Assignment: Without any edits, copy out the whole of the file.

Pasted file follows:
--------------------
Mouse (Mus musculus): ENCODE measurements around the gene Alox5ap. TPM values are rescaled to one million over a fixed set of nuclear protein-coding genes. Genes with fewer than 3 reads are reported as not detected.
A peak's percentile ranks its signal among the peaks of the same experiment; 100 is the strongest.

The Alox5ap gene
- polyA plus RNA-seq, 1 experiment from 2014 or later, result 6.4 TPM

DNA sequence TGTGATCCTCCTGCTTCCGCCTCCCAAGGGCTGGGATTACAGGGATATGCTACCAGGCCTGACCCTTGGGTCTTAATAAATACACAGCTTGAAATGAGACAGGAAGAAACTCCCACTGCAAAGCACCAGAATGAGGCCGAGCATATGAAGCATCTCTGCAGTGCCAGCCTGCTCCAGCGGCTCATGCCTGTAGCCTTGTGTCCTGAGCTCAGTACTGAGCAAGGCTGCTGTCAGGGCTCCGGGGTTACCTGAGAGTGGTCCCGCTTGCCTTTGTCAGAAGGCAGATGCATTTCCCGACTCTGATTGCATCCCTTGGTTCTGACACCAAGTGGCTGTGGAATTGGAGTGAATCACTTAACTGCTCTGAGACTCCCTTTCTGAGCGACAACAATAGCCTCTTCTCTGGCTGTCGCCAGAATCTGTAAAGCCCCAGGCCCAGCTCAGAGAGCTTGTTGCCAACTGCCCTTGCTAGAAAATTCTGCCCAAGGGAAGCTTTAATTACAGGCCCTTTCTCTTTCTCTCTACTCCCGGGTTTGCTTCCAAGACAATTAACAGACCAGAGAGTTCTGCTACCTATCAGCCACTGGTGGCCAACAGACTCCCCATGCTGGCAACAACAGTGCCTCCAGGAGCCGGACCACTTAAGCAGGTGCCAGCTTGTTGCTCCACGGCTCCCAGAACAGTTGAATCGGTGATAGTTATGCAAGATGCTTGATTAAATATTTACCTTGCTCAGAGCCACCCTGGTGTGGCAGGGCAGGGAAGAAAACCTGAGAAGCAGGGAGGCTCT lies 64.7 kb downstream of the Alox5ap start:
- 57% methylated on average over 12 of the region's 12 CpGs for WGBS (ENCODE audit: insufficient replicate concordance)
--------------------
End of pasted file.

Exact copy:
Mouse (Mus musculus): ENCODE measurements around the gene Alox5ap. TPM values are rescaled to one million over a fixed set of nuclear protein-coding genes. Genes with fewer than 3 reads are reported as not detected.
A peak's percentile ranks its signal among the peaks of the same experiment; 100 is the strongest.

The Alox5ap gene
- polyA plus RNA-seq, 1 experiment from 2014 or later, result 6.4 TPM

DNA sequence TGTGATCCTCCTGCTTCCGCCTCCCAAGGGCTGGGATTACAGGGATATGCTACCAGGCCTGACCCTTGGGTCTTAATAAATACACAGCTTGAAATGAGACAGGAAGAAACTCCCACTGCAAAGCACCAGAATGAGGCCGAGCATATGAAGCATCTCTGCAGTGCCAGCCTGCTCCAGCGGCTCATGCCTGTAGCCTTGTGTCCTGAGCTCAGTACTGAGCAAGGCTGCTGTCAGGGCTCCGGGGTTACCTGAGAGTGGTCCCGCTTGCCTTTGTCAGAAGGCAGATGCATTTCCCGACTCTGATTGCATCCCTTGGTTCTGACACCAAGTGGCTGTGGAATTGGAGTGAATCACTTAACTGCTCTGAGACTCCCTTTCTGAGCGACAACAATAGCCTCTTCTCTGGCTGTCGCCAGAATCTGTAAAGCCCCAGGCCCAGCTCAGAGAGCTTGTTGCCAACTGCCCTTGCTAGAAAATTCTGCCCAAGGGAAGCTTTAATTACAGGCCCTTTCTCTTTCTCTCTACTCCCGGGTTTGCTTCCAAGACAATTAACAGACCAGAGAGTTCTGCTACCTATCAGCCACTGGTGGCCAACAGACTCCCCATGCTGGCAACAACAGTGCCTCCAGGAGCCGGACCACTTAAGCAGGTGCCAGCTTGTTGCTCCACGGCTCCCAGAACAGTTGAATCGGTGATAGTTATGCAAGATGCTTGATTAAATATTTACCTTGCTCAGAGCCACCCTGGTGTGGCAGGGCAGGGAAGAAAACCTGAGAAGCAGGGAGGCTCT lies 64.7 kb downstream of the Alox5ap start:
- 57% methylated on average over 12 of the region's 12 CpGs for WGBS (ENCODE audit: insufficient replicate concordance)